I don't know if there has been a solemn definition of the doctrine by a pope or council, but this definition is part of the deposit of faith. It is defined exactly as you state in the Catechism of the Catholic Church in point 1857, and the distinction between venial and mortal sin is also defined in point 1854.
Point 1854 states:
"Sins are rightly evaluated according to their gravity. The distinction between mortal and venial sin, already evident in Scripture, became part of the tradition of the Church. It is corroborated by human experience."
This point states that the doctrine is present in Scripture and is part of the tradition of the Church.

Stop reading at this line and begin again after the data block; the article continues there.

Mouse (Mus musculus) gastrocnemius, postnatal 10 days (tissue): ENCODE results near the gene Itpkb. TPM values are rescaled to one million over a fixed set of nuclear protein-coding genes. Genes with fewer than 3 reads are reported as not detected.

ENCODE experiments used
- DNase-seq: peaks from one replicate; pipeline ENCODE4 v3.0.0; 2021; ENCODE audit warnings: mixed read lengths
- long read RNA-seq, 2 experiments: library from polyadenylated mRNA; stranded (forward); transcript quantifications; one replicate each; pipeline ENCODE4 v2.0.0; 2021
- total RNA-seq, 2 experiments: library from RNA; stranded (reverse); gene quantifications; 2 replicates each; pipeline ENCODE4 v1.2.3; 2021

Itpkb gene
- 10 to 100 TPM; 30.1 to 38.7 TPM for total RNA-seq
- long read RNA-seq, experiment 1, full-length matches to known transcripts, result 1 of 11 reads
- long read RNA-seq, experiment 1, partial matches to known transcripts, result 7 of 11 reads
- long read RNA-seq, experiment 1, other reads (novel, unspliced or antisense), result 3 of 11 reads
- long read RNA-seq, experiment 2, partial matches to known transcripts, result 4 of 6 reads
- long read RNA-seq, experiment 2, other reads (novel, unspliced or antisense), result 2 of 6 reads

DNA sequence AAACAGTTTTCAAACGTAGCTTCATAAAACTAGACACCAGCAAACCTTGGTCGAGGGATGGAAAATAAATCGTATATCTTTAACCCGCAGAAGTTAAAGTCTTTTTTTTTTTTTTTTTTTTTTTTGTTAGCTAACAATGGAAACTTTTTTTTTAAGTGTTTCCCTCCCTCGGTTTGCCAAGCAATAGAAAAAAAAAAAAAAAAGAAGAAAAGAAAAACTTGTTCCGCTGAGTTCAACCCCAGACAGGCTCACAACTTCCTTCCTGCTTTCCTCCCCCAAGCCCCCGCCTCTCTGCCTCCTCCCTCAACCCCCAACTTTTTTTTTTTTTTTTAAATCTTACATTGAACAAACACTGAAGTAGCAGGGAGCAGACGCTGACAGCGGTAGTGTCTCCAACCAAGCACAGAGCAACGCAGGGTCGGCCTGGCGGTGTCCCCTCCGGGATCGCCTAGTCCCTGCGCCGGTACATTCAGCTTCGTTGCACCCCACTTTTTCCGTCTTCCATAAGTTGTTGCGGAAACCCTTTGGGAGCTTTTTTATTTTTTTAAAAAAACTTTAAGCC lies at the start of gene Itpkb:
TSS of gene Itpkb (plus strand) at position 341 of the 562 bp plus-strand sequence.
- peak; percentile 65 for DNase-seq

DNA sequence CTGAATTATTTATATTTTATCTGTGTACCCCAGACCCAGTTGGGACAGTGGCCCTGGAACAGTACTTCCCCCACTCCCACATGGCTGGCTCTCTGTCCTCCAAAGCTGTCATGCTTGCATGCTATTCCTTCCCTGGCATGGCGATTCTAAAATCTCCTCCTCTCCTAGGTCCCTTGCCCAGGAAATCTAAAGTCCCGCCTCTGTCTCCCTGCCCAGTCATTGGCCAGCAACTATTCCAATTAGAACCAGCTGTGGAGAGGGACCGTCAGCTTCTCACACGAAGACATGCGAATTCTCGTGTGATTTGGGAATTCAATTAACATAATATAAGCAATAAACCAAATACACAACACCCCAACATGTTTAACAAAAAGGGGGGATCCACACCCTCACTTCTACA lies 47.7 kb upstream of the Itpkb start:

If we understand dogma to be "a truth appertaining to faith or morals, revealed by God, transmitted from the Apostles in the Scriptures or by tradition, and proposed by the Church for the acceptance of the faithful." Then yes, this definition of mortal sin is dogmatic.
If by dogma we mean a solemn declaration from the Church, I would still argue that yes it is dogmatic since it is defined in the CCC which is the product of a Council.
The Council of Trent also discusses mortal sin, but I haven't been able to find a definition in it. Perhaps one of the earlier councils has a definition.